Another year has come to pass, and it seems the federal Public Health Emergency (PHE) will remain in place for at least the next five months. Why? As the US Department of Health and Human Services (HHS) has continuously pledged throughout the COVID-19 pandemic, the federal government intends to give states and healthcare providers at least a 60-day notice before terminating the PHE, which has granted significant flexibilities for furnishing healthcare services covered by Medicare, including in the context of telehealth. That 60-day notice period for the current PHE expiration date came and went on November 12 with no word from Secretary Xavier Becerra that the federal government would seek to wind down PHE flexibilities at the start of 2023. As a result, the PHE in all likelihood will be extended for an additional 90 days in early January 2023, for a revised expiration date of April 11, 2023.
As we previously noted, the PHE extending into 2023 will have significant consequences, since several emergency provisions are keyed to the year in which the PHE expires (which will now be 2023 instead of 2022). Perhaps more importantly, the PHE extension affords Congress more time to consider passing legislation that would permanently implement many of the flexibilities HHS has offered over the course of the last nearly three years.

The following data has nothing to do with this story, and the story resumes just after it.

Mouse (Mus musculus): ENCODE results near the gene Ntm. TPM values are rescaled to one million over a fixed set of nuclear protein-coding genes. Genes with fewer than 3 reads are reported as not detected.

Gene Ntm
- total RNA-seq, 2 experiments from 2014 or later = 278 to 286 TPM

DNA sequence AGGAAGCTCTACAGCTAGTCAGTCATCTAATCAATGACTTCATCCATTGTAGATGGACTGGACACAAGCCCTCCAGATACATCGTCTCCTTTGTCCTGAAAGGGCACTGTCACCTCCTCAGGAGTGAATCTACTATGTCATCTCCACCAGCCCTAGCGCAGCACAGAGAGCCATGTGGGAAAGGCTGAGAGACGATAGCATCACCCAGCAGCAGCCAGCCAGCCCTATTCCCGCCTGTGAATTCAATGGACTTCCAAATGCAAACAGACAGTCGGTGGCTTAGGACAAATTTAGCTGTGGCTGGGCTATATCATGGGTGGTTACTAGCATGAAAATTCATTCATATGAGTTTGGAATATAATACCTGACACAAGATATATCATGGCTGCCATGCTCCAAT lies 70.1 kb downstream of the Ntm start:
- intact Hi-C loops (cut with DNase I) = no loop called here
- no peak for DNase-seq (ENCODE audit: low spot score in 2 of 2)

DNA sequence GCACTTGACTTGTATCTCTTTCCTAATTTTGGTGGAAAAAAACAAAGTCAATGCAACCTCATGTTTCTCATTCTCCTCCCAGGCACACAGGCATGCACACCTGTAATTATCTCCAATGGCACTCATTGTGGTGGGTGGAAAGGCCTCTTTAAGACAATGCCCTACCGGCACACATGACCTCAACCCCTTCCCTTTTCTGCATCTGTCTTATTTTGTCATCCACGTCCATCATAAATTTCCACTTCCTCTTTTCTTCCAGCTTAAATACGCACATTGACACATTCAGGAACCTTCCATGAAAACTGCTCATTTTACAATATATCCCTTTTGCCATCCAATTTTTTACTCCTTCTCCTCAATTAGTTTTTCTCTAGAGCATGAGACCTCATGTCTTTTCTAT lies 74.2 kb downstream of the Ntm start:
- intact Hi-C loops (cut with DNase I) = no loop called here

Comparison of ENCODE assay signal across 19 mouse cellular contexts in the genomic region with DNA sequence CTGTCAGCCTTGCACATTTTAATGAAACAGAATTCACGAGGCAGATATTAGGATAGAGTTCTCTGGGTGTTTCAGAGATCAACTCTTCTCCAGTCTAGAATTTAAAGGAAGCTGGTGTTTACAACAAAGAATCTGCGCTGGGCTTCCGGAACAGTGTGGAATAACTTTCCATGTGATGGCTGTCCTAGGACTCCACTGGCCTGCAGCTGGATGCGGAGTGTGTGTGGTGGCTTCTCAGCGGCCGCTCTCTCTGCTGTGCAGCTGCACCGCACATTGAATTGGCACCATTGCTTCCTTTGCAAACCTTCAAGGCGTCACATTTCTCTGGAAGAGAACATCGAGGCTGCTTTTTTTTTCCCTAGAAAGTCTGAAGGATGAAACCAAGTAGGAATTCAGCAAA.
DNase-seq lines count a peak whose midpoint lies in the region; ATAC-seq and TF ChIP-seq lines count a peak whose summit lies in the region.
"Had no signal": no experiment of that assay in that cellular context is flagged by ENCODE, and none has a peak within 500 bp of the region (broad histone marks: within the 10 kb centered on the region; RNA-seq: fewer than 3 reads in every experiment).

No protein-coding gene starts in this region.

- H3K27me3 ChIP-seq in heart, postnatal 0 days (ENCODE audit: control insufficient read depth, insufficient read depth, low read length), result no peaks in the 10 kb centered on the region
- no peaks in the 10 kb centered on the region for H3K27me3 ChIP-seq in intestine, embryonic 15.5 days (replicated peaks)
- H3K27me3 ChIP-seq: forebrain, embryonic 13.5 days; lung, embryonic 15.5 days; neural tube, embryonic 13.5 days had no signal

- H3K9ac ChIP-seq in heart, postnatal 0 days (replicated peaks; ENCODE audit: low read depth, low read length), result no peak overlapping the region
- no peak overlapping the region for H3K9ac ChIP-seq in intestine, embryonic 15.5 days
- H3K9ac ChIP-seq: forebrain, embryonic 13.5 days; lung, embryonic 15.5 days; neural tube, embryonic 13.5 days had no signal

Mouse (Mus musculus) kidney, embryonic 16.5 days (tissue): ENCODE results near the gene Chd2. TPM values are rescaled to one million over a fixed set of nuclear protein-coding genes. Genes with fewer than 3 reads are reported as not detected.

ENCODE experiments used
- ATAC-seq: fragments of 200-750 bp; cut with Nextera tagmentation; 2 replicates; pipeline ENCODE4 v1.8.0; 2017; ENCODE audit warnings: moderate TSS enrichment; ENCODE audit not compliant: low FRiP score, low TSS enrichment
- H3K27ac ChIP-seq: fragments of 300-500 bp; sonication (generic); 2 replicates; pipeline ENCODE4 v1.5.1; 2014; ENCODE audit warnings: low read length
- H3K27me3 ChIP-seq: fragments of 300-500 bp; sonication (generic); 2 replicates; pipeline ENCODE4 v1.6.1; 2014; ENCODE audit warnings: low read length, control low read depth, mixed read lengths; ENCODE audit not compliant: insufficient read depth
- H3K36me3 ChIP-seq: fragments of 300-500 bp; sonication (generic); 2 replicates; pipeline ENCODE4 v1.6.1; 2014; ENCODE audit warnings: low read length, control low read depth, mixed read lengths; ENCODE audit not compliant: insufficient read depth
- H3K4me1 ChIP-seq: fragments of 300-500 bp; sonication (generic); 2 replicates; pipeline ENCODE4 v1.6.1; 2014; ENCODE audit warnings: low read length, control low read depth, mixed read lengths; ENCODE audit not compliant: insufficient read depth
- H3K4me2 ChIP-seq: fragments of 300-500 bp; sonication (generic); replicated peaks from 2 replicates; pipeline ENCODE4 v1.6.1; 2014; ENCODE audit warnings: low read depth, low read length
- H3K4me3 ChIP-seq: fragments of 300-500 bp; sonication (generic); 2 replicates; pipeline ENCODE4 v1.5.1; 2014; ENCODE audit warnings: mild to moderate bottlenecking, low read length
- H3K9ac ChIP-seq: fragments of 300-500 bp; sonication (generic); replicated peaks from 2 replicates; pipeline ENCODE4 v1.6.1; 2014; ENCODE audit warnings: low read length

In the short term, the additional extension of the PHE may be welcome relief for healthcare providers. However, Congress’s inability to advance any type of permanent legislation has made it difficult for healthcare providers to undertake long-term strategy development, thereby stifling investment in digital health technologies and operations. As we further stretch the concept of an “emergency”—the “E” in PHE—providers remain in limbo.
While there are several pending bills that could offer more permanence on PHE flexibilities, including Medicare coverage of telehealth, providers should not expect any certainty until at least the spring. The midterm election did not meaningfully clarify if and when Congress may take up this issue (which actually enjoys significant bipartisan support).
Though the most likely scenario is that some form of a Medicare telehealth bill will be passed before the PHE expires, important issues such as coverage of telephone encounters and whether coverage is available for established patients only, but not new patients, remain uncertain. Therefore, providers thinking about adopting telehealth solutions should be careful in their working assumptions when planning large-scale investments.
Above all else, it is important to begin the process of understanding how the expiration of the PHE will impact operations, billing, and regulatory compliance in your organization.
Questions about telehealth programs, coverage, or compliance? Contact us for more information.